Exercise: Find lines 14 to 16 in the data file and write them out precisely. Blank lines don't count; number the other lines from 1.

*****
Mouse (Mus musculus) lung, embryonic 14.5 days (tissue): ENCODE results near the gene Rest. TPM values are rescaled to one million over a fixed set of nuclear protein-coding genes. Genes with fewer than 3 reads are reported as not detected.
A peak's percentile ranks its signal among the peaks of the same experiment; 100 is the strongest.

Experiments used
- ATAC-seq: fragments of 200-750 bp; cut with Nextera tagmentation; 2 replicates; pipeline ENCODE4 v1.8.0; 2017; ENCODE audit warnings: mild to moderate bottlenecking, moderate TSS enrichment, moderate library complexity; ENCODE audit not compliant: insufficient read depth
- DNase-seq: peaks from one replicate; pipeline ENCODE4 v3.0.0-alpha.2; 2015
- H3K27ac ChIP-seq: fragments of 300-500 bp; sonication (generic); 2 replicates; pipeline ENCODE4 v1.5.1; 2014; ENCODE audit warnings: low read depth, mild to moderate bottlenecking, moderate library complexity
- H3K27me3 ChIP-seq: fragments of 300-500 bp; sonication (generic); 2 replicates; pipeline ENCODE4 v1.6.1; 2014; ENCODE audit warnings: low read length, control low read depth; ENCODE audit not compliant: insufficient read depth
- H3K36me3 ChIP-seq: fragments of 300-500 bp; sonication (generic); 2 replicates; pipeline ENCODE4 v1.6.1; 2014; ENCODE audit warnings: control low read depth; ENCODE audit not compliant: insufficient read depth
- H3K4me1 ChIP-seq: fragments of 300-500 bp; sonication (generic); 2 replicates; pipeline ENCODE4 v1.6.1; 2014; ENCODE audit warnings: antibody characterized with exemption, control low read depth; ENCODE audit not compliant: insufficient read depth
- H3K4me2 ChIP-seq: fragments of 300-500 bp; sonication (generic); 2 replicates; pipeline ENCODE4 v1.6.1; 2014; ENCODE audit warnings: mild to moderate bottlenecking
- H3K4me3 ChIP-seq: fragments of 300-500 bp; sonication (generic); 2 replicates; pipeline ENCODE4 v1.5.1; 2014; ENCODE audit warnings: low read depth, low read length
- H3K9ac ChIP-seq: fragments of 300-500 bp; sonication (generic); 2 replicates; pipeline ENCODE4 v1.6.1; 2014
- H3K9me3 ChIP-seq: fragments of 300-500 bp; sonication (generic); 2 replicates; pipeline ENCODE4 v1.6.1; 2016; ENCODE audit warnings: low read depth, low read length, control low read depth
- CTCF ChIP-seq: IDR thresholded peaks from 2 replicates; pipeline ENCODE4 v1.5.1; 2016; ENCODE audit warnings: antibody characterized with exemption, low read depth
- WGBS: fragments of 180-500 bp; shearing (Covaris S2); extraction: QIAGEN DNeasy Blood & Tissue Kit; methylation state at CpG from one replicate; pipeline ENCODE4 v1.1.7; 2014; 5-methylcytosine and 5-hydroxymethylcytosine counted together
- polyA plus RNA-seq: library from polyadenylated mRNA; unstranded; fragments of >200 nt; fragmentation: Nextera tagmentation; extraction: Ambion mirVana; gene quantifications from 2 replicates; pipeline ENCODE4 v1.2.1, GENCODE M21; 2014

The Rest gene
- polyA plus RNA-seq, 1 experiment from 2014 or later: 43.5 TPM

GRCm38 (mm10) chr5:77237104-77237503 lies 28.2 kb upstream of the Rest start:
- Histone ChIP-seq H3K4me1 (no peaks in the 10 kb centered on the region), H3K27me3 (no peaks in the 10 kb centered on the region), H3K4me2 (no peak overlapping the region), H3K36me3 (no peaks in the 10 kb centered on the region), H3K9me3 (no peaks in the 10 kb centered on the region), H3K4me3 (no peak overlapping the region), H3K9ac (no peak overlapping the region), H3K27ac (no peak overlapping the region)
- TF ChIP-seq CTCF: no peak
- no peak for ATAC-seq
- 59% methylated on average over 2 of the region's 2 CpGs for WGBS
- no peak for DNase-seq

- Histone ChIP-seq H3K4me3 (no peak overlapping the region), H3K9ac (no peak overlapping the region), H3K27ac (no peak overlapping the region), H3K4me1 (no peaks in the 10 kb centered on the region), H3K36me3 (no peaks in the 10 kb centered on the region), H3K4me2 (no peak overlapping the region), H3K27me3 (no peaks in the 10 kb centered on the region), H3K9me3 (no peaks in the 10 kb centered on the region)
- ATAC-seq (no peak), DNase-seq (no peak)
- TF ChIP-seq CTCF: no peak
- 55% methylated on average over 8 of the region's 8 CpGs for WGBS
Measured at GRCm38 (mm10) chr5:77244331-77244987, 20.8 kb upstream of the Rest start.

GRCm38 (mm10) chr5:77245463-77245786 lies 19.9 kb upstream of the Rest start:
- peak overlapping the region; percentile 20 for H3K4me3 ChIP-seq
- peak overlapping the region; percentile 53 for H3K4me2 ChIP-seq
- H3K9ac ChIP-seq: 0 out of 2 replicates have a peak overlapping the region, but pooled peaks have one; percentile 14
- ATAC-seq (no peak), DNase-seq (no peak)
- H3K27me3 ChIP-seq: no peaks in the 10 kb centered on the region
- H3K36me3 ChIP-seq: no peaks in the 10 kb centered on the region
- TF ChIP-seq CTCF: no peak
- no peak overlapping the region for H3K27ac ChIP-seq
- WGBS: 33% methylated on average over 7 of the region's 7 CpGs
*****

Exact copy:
- CTCF ChIP-seq: IDR thresholded peaks from 2 replicates; pipeline ENCODE4 v1.5.1; 2016; ENCODE audit warnings: antibody characterized with exemption, low read depth
- WGBS: fragments of 180-500 bp; shearing (Covaris S2); extraction: QIAGEN DNeasy Blood & Tissue Kit; methylation state at CpG from one replicate; pipeline ENCODE4 v1.1.7; 2014; 5-methylcytosine and 5-hydroxymethylcytosine counted together
- polyA plus RNA-seq: library from polyadenylated mRNA; unstranded; fragments of >200 nt; fragmentation: Nextera tagmentation; extraction: Ambion mirVana; gene quantifications from 2 replicates; pipeline ENCODE4 v1.2.1, GENCODE M21; 2014